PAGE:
?

Some hon. MEMBERS:

Order.

Topic:   ASIATIC IMMIGRATION.
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CON

Thomas Simpson Sproule (Speaker of the House of Commons)

Conservative (1867-1942)

Mr. SPEAKER:

Order; I am afraid that the hon. member is rather going beyond what is permissible, that is, merely to explain the principle of the Bill.

utr.17

Topic:   ASIATIC IMMIGRATION.
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CON

Henry Herbert Stevens

Conservative (1867-1942)

Mr. STEVENS:

I am simply offering this explanation to the House, as a reason for the introduction of this Bill. The Bill provides for an amendment to section 3 of the Immigration Act, which is the clause under which we exclude certain classes of people, for instance, the physically unfit, etc. I purpose by this Bill to add a clause to section 3 of the Immigration Act, which will exclude all natives and naturalized citizens of countries in Asia, south of the 50th parallel of north latitude, provided, however, that this clause shall not apply to any country the government of which has a specific arrangement with the Government of Canada. In other words, we fix the principle of excluding immigrants from Asia, but if the Government of a country in Asia wishes to enter into an arrangement with our Government in order to protect their national dignity, we leave the door open for them to do so.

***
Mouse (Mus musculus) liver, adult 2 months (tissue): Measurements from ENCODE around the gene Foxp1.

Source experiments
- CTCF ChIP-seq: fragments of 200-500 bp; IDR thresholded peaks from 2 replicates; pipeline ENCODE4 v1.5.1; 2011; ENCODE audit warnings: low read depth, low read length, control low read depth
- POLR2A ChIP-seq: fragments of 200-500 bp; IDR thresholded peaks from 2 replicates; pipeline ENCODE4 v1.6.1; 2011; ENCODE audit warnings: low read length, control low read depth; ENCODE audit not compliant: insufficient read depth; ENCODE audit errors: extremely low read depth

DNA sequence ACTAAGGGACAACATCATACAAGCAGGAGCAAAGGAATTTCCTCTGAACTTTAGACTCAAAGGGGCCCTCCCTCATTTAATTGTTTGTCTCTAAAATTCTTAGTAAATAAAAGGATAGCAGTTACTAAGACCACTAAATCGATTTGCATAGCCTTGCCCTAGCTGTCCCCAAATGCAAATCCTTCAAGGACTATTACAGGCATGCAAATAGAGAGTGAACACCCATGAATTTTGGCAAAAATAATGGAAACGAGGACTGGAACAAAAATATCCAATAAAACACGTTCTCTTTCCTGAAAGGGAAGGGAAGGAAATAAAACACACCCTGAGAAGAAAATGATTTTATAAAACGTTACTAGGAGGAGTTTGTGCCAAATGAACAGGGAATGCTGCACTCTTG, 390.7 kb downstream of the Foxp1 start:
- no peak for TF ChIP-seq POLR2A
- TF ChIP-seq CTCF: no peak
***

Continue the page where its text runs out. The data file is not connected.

I urge this Bill upon the attention of the Government, and if possible I should like to see it passed this session. Possibly there may have to be representations made to the Home authorities with respect to it, and if it should be found consequently impossible to pass it this session, then I urge upon the Government that they should make strong recommendations to the Home authorities, with regard to this very important matter, so that this Bill may pass at the next session.

Topic:   ASIATIC IMMIGRATION.
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LIB

Wilfrid Laurier (Leader of the Official Opposition)

Liberal

Sir WILFRID LAURIER: